And along with enjoying her books, I appreciate her philosophy as well. Aren’t those quotes up above lovely? Sums up a lot of my feeling toward writing and storytelling.

So, if you enjoy “quiet” stories, give D.E. Stevenson a try! She wrote dozens of books; if you enjoy them, you won’t run out of reading material for a long, long time. Also? She was the cousin of the great Robert Louis Stevenson!

From the Shadows Cover and Synopsis!

You guys, the time has finally come.

It started as a novella, back last June. After over half my beta readers said, “turn this into a novel!” and I said “no, no, this is fine just as it is,” and then a few weeks later began turning it into a novel, after editing and polishing and more rounds of beta-ing, I am finally close enough to seeing the final product that I think it’s safe to reveal the cover.

I’m excited! I love this story so much. It’s inspired by Star Wars and Star Trek and the Vorkosigan saga and A Wrinkle in Time and Cs Lewis’s Space Trilogy. It’s got moments of pure insane fun, and moments that ripped my heart to shreds when I wrote them. It has a song, of all thing, which I heard so plainly in my head when I was writing it that I started to worry I was unconsciously ripping it off of another artist (I wasn’t; I checked). Naturally I promptly forgot the tune, but I saved the words, and maybe after reading the book some brilliant musician will find the tune again for me. It has shiny silver aliens and humans from every corner of this beautiful planet of ours, a spaceship, honor, friendship, and a heroine who is so very dear to me I sometimes forget she came out of my head, and isn’t real.

My wonderful husband has endured a year of me peppering him with physics questions; my beta readers have endured countless emails from me on it; Amanda of Fly Casual was so gracious toward my finickiness toward every detail of the cover.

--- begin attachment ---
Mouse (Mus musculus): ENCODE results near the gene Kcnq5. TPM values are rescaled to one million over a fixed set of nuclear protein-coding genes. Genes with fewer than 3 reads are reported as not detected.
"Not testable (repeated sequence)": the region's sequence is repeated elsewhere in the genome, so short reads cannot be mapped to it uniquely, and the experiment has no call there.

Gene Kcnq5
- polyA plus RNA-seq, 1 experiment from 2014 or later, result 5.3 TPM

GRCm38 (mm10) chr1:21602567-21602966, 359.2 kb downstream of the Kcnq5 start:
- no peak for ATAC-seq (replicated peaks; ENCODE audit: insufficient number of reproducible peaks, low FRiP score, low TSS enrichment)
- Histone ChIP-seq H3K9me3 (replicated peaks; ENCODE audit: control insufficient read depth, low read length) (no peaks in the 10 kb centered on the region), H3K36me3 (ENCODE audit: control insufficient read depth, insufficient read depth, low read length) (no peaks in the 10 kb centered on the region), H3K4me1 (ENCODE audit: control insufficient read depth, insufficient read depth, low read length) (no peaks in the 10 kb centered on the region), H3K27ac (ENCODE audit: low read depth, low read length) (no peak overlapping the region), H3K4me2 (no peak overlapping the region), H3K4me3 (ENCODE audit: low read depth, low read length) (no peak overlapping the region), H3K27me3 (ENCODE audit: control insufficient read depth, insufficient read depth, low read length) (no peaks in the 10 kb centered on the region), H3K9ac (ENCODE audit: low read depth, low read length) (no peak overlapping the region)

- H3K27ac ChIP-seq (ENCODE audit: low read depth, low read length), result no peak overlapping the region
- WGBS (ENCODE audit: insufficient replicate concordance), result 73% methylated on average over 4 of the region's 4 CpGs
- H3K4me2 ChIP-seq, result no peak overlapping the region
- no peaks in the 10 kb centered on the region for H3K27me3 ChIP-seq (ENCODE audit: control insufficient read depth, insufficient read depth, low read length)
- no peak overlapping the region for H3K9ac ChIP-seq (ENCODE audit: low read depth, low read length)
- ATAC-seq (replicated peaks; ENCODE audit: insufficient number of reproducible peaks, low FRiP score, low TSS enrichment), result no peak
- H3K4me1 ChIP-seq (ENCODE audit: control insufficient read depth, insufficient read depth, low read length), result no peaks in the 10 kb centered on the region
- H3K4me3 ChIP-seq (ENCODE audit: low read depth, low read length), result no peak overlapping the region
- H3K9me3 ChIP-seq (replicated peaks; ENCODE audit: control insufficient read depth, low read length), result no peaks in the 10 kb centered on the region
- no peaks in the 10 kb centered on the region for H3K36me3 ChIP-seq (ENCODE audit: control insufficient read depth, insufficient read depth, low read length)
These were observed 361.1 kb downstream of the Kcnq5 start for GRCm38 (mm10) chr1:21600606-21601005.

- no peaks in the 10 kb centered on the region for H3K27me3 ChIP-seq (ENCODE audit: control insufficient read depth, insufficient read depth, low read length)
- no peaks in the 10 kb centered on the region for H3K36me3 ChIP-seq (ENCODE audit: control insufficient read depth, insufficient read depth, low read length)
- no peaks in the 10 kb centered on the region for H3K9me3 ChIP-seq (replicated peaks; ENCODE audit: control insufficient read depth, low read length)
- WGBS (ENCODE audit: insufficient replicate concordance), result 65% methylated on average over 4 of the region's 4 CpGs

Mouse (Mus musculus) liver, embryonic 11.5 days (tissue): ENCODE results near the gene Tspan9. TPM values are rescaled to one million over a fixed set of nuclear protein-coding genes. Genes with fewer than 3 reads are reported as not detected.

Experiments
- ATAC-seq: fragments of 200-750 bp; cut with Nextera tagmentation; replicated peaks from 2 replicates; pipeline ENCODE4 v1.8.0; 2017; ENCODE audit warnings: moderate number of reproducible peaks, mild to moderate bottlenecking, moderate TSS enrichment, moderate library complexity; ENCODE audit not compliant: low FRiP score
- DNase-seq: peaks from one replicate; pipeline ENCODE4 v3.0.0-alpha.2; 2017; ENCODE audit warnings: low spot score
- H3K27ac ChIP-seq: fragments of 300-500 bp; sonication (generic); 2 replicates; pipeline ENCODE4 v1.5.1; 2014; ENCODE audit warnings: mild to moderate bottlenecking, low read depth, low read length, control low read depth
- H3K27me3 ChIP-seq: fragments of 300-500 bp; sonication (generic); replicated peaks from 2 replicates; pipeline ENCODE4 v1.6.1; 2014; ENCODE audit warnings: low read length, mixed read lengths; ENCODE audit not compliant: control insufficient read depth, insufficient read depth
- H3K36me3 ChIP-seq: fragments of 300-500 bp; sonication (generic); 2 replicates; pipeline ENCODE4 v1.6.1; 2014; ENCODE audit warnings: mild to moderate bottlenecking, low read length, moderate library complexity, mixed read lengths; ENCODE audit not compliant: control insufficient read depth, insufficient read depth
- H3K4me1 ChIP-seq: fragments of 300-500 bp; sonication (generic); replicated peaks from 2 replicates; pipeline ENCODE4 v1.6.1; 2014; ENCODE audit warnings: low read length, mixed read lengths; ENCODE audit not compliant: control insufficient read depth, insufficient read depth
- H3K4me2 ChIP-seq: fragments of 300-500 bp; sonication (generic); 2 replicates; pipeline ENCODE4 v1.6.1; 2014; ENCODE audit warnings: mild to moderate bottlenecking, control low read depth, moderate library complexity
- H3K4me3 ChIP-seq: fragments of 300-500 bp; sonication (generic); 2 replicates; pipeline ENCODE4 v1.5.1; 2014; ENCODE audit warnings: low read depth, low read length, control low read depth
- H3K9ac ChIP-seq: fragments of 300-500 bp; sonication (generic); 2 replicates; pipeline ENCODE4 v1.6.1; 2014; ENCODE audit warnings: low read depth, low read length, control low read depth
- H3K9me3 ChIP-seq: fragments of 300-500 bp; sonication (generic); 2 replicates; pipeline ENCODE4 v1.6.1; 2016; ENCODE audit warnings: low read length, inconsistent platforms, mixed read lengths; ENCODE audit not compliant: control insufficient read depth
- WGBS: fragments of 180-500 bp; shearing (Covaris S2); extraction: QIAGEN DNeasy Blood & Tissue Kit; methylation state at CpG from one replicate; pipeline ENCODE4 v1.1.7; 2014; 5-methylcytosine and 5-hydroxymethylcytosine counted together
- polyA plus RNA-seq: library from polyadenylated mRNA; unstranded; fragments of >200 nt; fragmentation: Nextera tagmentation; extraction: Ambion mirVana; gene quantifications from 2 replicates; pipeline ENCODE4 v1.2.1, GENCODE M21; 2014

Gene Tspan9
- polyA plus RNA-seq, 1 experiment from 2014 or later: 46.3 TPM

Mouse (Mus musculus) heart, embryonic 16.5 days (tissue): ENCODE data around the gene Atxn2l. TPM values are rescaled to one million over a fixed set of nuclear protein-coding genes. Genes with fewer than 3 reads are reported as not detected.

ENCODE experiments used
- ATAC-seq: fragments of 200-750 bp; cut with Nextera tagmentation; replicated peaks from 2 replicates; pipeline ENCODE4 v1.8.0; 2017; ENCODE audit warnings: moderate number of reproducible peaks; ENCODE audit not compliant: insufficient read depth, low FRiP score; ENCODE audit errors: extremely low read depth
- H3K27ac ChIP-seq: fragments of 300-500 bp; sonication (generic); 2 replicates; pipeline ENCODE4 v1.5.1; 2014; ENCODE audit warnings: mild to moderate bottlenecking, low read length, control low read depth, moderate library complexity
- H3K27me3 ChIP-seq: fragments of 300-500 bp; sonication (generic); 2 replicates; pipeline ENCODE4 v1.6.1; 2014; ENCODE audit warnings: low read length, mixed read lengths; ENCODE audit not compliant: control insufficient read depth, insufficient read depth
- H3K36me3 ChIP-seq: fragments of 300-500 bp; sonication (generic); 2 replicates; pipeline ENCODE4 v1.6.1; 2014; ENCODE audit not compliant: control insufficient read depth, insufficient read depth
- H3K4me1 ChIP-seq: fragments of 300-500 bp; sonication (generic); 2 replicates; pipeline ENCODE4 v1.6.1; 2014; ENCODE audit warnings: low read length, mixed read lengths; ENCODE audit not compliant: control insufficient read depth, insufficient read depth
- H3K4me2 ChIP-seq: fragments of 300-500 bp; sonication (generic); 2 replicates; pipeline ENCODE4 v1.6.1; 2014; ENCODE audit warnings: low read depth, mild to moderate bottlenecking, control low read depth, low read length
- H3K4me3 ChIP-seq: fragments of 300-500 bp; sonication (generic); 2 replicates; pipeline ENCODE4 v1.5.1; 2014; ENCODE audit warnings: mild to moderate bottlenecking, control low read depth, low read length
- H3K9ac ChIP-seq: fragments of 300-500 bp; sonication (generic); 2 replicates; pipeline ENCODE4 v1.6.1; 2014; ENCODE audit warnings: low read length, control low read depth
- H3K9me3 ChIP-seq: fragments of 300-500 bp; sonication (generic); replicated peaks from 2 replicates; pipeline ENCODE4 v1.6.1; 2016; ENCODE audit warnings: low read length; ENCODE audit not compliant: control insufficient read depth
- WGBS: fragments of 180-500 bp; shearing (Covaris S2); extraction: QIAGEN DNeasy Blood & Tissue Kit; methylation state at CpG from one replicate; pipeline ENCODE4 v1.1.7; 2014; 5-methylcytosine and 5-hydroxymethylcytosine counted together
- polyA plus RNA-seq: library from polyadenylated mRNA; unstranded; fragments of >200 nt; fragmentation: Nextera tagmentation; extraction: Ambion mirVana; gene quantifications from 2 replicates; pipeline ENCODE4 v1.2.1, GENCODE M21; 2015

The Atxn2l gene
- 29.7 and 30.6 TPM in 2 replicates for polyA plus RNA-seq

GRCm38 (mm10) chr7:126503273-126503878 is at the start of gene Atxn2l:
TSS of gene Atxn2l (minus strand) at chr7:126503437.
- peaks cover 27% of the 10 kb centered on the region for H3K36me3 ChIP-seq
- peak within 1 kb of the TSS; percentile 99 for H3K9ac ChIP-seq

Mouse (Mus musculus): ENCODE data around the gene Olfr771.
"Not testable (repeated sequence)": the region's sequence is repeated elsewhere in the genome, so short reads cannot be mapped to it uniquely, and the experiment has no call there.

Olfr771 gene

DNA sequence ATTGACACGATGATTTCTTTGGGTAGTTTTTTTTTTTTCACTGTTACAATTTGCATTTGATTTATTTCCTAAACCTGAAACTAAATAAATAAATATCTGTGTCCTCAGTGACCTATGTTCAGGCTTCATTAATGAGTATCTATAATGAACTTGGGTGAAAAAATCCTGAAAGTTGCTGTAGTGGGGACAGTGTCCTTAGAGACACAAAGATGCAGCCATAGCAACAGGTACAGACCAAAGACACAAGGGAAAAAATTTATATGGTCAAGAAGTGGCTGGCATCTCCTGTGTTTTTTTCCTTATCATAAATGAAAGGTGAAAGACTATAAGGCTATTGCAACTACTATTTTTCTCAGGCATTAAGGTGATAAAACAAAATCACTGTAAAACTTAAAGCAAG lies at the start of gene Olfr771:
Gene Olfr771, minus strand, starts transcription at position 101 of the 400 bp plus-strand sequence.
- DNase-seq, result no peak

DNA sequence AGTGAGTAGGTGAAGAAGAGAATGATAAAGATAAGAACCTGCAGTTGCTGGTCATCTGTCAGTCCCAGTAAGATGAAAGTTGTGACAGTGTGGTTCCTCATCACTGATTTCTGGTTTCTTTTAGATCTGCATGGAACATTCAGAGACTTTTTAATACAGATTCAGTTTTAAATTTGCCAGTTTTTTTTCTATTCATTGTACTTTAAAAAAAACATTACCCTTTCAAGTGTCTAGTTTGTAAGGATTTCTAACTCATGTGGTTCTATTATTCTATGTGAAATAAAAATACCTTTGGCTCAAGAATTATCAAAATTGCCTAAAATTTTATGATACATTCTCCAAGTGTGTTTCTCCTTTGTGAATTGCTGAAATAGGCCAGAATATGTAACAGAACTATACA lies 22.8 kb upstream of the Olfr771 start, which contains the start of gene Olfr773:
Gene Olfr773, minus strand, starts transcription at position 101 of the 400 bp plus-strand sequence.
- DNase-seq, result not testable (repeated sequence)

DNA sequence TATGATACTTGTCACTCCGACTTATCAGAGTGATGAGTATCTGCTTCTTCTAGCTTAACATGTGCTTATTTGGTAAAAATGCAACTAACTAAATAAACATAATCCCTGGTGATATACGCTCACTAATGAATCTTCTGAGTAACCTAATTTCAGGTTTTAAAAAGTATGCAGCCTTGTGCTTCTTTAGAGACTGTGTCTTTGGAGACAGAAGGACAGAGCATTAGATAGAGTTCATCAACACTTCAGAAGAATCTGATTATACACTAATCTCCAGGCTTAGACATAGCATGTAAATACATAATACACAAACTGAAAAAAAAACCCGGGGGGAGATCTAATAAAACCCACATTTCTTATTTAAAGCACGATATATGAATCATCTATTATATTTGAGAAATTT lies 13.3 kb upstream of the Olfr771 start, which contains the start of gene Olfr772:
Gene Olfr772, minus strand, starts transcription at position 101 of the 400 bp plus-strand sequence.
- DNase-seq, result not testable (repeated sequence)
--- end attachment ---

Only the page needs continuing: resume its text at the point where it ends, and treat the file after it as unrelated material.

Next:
I have a projected publish date of November of this year – fingers crossed that we make it, guys – and so, without further ado, here is the cover and official synopsis for From the Shadows.

Whisked from her troubled, solitary life to a spaceship centuries in the future, widowed folk musician Riss Waldon must first figure out how she got there, and then if it's possible to get home. Before long, she is visiting strange and deadly planets and meeting new alien races, and forming friendships with the crew. Even as they strive to discover a way for her to return, she wonders if it possible to step out of the shadows of her past life and stay here. But when the well-being of the entire crew rests on her shoulders, she isn't sure she's up to the task. What if she fails them? All she can do is try ...

Whisked from her troubled, solitary life to a spaceship centuries in the future, widowed folk musician Riss Waldon must first figure out how she got there, and then if it’s possible to get home. Before long, she is visiting strange and deadly planets and meeting new alien races, and forming friendships with the crew. Even as they strive to discover a way for her to return, she wonders if it possible to step out of the shadows of her past life and stay here. But when the well-being of the entire crew rests on her shoulders, she isn’t sure she’s up to the task. What if she fails them? All she can do is try …

Isn’t it gorgeous? Amanda did the cover art for Magic Most Deadly as well, and I’m so in awe of her talent.

Coming soon! Spread the word! It’s gonna be a fantastic ride …